27 August 2008 Performance based CID imaging: past, present, and future
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Abstract
The revolutionary charge-coupled device (CCD) was first described by George Smith and Willard Boyle of Bell Laboratories in 1969. Hubert Burke and Gerald Michon of General Electric (GE) followed with the invention of the charge-injection device (CID) in 1973. In the 1970s and 1980s, CID-based cameras were widely used in machine vision applications. By the 1990s, as CMOS sensors were gaining popularity, CIDs were adapted for applications demanding high dynamic range and superior antiblooming performance. CID-based cameras have found their niche in applications requiring extreme radiation tolerance and the high dynamic range scientific imaging. CID imagers have progressed from passive pixel designs using proprietary silicon processes to active pixel devices using conventional CMOS processing. Scientific cameras utilizing active pixel CID sensors have achieved a factor of 7 improvement in read noise (30 electrons (rms) versus 225 electrons (rms)) at vastly increased pixel frequencies (2.1 MHz versus 50 kHz) when compared to passive pixel devices. Radiation-hardened video cameras employing active pixel CIDs is the enabling technology in the world's only solid-state radiation-hardened color camera, which is tolerant to total ionizing radiation doses of more than 5 Mega-rad. Performance-based CID imaging concentrates on leveraging the advantages that CIDs provide for demanding applications.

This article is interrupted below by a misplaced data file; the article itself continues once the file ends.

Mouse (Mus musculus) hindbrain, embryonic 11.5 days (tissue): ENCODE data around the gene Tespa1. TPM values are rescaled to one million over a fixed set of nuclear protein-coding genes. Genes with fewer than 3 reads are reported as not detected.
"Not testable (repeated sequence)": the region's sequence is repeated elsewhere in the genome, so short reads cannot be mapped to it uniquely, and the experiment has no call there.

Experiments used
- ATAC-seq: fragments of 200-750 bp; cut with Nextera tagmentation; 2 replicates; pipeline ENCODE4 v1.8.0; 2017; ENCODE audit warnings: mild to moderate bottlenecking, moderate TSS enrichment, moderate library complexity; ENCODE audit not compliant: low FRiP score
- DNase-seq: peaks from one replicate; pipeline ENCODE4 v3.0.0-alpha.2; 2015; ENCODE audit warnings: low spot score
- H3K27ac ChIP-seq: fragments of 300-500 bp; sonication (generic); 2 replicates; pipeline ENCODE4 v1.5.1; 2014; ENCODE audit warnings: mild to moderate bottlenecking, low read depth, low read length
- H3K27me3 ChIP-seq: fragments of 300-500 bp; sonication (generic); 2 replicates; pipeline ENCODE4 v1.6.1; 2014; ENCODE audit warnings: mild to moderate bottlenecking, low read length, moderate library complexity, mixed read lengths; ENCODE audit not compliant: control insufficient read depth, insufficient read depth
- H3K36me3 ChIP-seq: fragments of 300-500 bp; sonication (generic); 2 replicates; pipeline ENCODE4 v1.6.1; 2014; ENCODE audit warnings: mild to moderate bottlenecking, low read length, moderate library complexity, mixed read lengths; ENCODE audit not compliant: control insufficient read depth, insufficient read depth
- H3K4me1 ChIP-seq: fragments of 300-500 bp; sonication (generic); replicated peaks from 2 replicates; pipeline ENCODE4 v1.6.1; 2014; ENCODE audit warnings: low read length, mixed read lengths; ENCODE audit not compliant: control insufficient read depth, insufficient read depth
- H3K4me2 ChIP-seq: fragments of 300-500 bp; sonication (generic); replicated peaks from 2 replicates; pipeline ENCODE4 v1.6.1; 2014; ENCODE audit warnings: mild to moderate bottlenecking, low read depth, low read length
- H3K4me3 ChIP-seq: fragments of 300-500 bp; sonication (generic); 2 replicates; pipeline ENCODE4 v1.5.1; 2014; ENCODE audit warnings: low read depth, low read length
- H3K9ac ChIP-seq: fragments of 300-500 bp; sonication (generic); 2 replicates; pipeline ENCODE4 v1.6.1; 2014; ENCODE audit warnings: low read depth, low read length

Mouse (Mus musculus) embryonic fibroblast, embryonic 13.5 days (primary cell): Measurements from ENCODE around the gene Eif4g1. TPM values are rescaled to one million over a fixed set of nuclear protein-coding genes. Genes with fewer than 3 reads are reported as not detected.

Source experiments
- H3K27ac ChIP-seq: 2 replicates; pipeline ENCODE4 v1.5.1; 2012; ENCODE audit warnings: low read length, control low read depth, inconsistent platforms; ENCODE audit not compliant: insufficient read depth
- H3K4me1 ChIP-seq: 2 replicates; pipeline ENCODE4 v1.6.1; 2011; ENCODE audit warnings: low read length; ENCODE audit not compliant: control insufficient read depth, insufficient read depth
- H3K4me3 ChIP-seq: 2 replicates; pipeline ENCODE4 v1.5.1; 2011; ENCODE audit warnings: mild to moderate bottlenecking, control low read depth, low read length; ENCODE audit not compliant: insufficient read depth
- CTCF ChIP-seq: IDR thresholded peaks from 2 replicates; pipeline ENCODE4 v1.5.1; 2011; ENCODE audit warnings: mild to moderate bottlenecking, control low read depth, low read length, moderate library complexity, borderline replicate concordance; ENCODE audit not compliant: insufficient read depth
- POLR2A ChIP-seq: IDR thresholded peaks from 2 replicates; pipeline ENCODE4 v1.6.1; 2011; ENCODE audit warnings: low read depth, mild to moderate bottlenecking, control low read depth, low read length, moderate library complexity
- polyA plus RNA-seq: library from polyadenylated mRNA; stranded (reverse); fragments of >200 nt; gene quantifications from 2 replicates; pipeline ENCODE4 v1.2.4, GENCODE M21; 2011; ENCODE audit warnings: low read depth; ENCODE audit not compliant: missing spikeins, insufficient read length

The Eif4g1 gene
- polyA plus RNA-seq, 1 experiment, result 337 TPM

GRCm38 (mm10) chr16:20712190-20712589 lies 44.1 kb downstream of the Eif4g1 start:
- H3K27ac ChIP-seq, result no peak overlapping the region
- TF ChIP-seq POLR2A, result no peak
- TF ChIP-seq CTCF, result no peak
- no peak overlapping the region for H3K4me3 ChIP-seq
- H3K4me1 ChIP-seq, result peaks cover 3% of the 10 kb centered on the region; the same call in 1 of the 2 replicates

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S. Bhaskaran, T. Chapman, M. Pilon, S. VanGorden, "Performance based CID imaging: past, present, and future", Proc. SPIE 7055, Infrared Systems and Photoelectronic Technology III, 70550R (27 August 2008); doi: 10.1117/12.795235; https://doi.org/10.1117/12.795235
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